Get the gang back together, it's the 2010 Toronto mayoral campaign all over again. Another notable name has jumped onto the competitive campaign trail to replace Rob Ford, and this time it is a blast from the past.
Sarah Thomson, a somewhat high-profile candidate from Toronto's previous election, launched a second bid to be mayor on Thursday, telling reporters she is “in it to win it.”
“It is time to get this city back in line,” Thomson said at city hall.
This will be Thomson's second bid for Toronto's top job, after polling as high as third place in the 2010 campaign before eventually withdrawing her after her campaign ran out of money.
But Thomson is joining a very different race this time around. Unlike last time, there are several conservative options already on the docket, undermining her business-savvy background. Unlike last time, there are two high-profile female candidates that undermine her appeal as a family woman.
And unlike last time, Thomson has a local profile that stands in contrast to the relatively unknown business-suited silhouette she cast in 2010.
During that campaign, Thomson entered a crowded mayoral campaign with some impressive pedigree. She was the business-minded publisher of the Women's Post magazine who came off, for a time, as a refreshing voice in a sea of aggressive male competitors.
She made some headway during the campaign, rising to third in the polls, but eventually stopped campaigning and tossed her support to runner-up George Smitherman.
But Thomson has lost some of her shine since then.
She ran for the Ontario Liberal Party in the 2011 election, losing in a downtown Toronto riding to the NDP incumbent.
She later abandoned her image as a clean-cut businesswoman and replaced her conservative hairstyle with dreadlocks. As the Toronto Star's Robyn Doolittle wrote in her book, Crazy Town, "Almost as soon as people started to take her seriously, Thomson seemed to go a bit loopy."
Thomson was also at the centre of one of the biggest controversies of Ford's time in office. In 2013, Thomson accused Ford of grabbing her butt during a party, later adding that he seemed to be on drugs. Ford denied the claim.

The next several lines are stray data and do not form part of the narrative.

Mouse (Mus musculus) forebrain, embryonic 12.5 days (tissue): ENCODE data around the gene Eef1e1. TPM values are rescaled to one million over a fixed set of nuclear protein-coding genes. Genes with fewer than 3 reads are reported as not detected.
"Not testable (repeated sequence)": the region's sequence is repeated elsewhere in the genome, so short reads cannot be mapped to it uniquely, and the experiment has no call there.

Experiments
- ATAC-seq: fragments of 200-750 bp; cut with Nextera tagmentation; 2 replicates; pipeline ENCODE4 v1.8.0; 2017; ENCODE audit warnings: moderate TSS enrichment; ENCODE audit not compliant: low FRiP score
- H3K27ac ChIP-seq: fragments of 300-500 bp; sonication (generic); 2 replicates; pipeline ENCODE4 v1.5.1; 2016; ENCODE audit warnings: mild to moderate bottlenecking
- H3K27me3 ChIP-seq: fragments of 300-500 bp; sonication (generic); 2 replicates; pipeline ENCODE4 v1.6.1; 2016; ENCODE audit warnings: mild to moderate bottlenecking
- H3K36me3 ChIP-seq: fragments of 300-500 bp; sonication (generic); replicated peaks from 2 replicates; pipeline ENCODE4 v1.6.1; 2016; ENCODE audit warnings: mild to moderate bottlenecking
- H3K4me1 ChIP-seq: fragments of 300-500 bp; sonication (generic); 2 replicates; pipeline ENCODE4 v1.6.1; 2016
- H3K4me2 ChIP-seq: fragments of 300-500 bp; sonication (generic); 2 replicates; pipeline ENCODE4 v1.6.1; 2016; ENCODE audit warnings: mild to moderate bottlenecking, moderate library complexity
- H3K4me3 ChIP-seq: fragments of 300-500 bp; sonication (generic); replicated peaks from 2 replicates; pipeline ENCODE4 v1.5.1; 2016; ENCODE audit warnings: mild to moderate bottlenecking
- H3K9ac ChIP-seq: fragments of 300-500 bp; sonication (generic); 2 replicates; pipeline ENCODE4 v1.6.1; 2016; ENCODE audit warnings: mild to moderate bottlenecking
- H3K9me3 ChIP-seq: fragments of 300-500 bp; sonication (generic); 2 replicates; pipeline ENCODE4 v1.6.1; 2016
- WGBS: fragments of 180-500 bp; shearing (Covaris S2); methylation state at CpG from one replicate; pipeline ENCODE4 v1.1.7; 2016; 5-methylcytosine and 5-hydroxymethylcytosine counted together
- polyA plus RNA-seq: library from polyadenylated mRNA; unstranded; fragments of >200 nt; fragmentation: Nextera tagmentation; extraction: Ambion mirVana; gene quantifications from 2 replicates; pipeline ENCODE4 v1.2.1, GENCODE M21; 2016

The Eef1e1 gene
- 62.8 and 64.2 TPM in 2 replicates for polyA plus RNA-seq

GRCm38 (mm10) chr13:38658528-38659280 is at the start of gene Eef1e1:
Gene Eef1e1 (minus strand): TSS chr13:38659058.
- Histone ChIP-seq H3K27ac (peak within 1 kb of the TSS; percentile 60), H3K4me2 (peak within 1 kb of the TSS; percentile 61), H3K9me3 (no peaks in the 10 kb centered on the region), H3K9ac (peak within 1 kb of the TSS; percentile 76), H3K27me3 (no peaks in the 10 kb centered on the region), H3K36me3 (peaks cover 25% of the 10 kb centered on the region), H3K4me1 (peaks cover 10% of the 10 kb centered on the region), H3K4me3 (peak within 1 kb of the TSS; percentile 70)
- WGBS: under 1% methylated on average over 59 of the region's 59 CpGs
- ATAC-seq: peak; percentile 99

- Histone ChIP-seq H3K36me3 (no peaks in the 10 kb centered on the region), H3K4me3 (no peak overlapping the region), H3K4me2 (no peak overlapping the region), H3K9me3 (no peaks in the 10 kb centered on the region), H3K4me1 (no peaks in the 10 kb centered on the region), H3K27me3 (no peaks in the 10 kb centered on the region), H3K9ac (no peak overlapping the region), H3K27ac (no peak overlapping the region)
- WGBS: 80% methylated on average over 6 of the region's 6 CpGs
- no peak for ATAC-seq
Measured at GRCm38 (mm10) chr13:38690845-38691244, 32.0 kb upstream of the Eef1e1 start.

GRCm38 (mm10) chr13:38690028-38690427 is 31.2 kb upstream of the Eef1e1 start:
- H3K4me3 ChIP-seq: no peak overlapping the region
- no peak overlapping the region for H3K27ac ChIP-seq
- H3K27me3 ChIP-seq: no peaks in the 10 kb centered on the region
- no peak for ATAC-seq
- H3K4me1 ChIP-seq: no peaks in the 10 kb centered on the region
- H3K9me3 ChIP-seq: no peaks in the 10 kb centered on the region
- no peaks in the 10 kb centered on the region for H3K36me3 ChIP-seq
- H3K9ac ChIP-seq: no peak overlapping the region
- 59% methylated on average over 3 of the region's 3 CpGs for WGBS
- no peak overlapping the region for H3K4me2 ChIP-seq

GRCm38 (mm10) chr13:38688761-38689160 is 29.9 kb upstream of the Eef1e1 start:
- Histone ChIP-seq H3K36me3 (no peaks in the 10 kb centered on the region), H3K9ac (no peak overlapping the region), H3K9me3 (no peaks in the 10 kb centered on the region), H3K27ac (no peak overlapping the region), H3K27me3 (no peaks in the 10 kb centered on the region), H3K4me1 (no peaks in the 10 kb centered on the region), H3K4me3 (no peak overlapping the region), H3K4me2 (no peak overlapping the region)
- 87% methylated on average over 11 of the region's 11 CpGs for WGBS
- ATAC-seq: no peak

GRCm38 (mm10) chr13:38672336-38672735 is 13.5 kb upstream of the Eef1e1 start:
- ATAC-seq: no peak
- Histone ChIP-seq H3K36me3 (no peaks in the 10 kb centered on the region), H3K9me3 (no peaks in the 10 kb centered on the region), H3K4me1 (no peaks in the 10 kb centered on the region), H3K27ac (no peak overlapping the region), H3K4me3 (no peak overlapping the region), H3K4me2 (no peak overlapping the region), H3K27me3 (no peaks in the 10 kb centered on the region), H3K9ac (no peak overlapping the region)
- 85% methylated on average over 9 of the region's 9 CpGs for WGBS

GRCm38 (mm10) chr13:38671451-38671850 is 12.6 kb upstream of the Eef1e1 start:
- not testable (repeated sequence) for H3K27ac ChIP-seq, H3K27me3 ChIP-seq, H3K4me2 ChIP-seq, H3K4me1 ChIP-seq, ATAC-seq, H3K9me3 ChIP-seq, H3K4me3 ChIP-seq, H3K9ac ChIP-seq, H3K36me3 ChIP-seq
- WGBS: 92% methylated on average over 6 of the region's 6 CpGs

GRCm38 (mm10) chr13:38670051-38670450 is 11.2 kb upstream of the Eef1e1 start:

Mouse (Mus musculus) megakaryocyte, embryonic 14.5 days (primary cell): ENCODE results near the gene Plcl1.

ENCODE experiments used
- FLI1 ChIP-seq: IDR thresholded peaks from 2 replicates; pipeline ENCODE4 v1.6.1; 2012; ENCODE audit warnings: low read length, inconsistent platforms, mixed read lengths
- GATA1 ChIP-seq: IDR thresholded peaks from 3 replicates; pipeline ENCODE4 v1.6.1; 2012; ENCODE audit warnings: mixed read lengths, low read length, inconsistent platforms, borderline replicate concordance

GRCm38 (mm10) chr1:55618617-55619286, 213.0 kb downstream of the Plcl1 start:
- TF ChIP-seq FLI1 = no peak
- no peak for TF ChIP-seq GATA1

One thing that hasn’t changed from the previous campaign is Thomson’s key focus. She says she is determined to improve Toronto’s transit system (she has been working as the chair of the Toronto Transit Alliance). She is still in favour of building underground transit, and still supports placing road tolls on the Don Valley Parkway and Gardiner Expressway, charged exclusively to visitors to the city.
Thomson is certainly not shying away from her “outside the box” profile. She travelled to city hall on Thursday in the back of a horse and buggy, apparently to highlight Toronto’s need for transit.
— Sarah Thomson (@ThomsonTO) March 20, 2014
But her campaign really began with an interview posted to her website earlier in the day, which featured her son asking her questions. During the interview, Thomson stressed her business acumen, calling herself the "only candidate who built a multi-million-dollar company from the ground up."
She also said that she liked dogs more than cats because "if a cat were big enough it would eat you." She later explained why she chose her dreadlocks hairstyle.
"It's about keeping it real. I used to have dreadlocks, it is the easiest hairstyle and it takes multicultural to a whole new level," she said.
And, not to pile on to a video that might have been shot as a class assignment, but it seems to be heavily edited, with cuts in the middle of Thomson's responses, and pays a bizarrely high amount of attention to her hand motions.
We haven't seen a campaign video like this, to be sure. Maybe that's what Thomson is banking on. It's a crowded list of candidates, and the cards are stacked against her.
This time, it's all about keeping it real.